chutney—noun
1. a pickle of Indian origin, made from fruit, vinegar, spices, sugar, etc: mango
chutney

2. a type of music popular in the Caribbean Asian community, much influenced by calypso [C19: from Hindi catni and Urdu chatni; of uncertain origin] First Known Use: 1813

In Indian cuisine, a chutney is a spicy condiment made of chopped, sautéed vegetables or fruits, cooked with spices and tamarind. “To be made chutney of,” as the expression goes in Tamil, is to being pureed down to one’s raw juices. Every few days, I’m so nettled by someone that I want to make chutney of him or her. A few days ago, my target was my husband.

The problem with sautéing and dicing the husband is that at the end of all the grilling you must cross his path again and again—in the bedroom, the kitchen and the family room. I made up with him after about 1.75 days of stony silence during which time I steered clear of his orbit around our island kitchen. I lurked in the penumbra called our guest bedroom until my home began feeling like a bargain Costco coffin on Pluto.

Days later, I found myself wanting to make chutney of a woman. This time, the object of my wrath was a Princeton alumna named Susan Patton who informed the young women of Princeton that even though Sheryl Sandberg wanted them to lean in to their ambitions, flex their muscles and speak up so their voices were heard, in Patton’s opinion, finding a husband before graduation was the most important thing they could do for personal fulfillment: “Forget about having it all, or not having it all, leaning in or leaning out—here’s what you really need to know that nobody is telling you.” (My husband actually agreed with the pitiable woman and that realization alone was sufficient to cause a second nuclear fission in our home but I decided, it being Sunday evening and all, our garbage takeout day, I should just wait until Monday to resume our fight.)

In that letter to the editor of The Daily Princetonian, Ms. Patton claimed that the only way for women to guarantee they got their “equal” was to find their Prince Charming right within the ivy-laced walls of their campus, the place that would guarantee them their intellectual match: “As Princeton women, we have almost priced ourselves out of the market. Simply put, there is a very limited population of men who are as smart or smarter than we are. And I say again—you will never again be surrounded by this concentration of men who are worthy of you.”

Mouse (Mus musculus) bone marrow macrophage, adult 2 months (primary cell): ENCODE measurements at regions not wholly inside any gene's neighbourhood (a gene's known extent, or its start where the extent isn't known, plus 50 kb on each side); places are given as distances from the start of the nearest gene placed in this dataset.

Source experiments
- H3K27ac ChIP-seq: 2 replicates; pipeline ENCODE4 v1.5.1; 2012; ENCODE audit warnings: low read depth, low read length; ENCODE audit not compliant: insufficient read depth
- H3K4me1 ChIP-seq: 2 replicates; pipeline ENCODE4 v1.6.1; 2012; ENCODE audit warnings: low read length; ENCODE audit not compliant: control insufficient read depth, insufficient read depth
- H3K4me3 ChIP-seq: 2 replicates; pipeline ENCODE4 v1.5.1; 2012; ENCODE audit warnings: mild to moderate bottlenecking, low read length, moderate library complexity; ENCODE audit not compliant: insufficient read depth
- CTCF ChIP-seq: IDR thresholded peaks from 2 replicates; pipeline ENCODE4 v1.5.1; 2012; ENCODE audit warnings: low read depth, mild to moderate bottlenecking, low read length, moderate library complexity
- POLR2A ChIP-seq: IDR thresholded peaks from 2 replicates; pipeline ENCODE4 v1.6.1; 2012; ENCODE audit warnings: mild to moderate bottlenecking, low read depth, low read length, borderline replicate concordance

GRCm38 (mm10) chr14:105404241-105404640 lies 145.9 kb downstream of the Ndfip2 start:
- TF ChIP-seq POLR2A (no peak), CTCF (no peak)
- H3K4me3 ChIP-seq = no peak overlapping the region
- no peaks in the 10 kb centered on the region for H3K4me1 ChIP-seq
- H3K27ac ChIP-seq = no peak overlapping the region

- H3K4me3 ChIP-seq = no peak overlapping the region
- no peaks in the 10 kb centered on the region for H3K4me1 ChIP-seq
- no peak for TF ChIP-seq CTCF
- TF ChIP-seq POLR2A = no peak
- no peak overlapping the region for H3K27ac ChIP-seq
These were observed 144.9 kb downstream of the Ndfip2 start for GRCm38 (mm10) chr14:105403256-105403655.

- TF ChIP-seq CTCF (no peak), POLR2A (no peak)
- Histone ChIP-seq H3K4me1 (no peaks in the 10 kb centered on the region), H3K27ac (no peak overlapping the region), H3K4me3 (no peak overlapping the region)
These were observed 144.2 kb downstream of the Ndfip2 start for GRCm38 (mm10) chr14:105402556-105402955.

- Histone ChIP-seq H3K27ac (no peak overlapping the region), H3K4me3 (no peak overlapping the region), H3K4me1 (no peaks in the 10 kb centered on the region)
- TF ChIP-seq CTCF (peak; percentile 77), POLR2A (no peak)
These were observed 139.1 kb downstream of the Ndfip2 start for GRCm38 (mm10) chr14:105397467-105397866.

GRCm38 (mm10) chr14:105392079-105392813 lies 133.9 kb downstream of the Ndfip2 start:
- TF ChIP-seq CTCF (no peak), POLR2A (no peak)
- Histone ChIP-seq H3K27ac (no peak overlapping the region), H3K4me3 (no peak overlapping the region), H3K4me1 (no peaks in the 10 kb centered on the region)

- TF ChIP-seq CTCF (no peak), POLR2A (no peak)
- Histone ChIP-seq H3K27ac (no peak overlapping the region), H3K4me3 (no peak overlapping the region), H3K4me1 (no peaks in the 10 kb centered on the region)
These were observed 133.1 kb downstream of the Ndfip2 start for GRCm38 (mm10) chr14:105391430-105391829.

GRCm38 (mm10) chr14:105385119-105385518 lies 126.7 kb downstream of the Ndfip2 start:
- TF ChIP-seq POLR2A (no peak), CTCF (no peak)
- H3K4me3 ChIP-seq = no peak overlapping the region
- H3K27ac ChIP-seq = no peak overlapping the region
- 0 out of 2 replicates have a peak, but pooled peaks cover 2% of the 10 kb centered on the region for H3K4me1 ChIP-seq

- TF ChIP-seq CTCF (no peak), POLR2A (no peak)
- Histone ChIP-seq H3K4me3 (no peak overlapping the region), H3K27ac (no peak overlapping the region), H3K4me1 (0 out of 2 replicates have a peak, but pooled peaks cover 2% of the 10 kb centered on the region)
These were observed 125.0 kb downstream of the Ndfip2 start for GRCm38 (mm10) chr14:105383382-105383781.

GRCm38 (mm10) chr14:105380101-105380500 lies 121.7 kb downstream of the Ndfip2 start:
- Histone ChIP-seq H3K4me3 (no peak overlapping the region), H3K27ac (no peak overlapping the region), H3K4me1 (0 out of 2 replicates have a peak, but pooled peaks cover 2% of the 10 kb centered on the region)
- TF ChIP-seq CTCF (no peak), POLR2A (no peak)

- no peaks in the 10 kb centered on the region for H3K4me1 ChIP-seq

At a time we were thinking, all of us, of “leaning in” with Ms. Sandberg, Ms. Patton told our girls that all they needed to do instead, was to just get a degree, lean back in bed and let a man, worthy of both their degree and their degree of intellect, lean forward and mount them. Like many female readers, young, old, straight or gay, I was ready—to use several idioms from Tamil—to puree Ms. Patton into chutney.

I wanted to tell Susan Patton that while I too had a husband who had married “down”—that is, he did not get betrothed to his academic equal if you considered our educational degrees—he had done perfectly well for himself. (I haven’t asked him to corroborate this.) While he is a smart guy and his clear thinking stuns me sometimes, I’m equally baffled when he cannot see the nuances that I perceive in our daily lives. I wish Susan Patton understood that it is not about finding your intellectual equal all the time, in any generation, past or present. Marriage is about having the wisdom to accept each other’s strengths and weaknesses and making peace with it.

I thought of my parents’ marriage. My mother did not complete 4th grade. She didn’t speak English. She was probably the only one among the mothers of my school years who did not speak the language. My father’s family, on the other hand, cared a lot about education because he hailed from a background of teachers. Yet, she went abroad with him twice and made a life with him far away from her comfort zone managing to talk to household help in pidgin English and rustling up a good life for us wherever we were. When I listen to my father talk about his late wife, I realize how proud he was of her pluck, insight, resourcefulness and wisdom.

Unfortunately, the school you attend does not often give you the values for life. I believe that while the college my daughter attended gave her skills that will carry her through her career, the values she learned at home will help her navigate the course of her marriage and, ultimately, her life.

Certainly, Patton made some valid points about finding a mate with whom one shared similar values but she upset many women with her myopia with respect to intellect, gender and, most importantly, choice; furthermore, just as I felt, there was “elitism oozing out of every pore of that letter”, according to yet another woman, a journalist who also happens to be an alumna of Princeton. In the last many days, Patton’s letter has stirred up so much chili pepper and horseradish in the media that I worry about the state of her stomach. It thrills me that there were many men and women who chased her with a pen doubling up as a Cuisinart blade. They made mincemeat of her in their opinion pieces.

I have no doubt that by the time this story appears in print, Patton would have been just one in a diorama of perceived offenders in my life. It is such a matter of comfort to know that there’s always an accessible target for some of my pungent chutney in the form of a good, loyal husband whose biggest sin yet is that he posts minute-by-minute updates of his daily peregrinations even when he knows it violates all the laws decreed by the Home Command.

Kalpana Mohan writes from Saratoga. To read more about her, go tohttp://kalpanamohan.org and http://saritorial.com.

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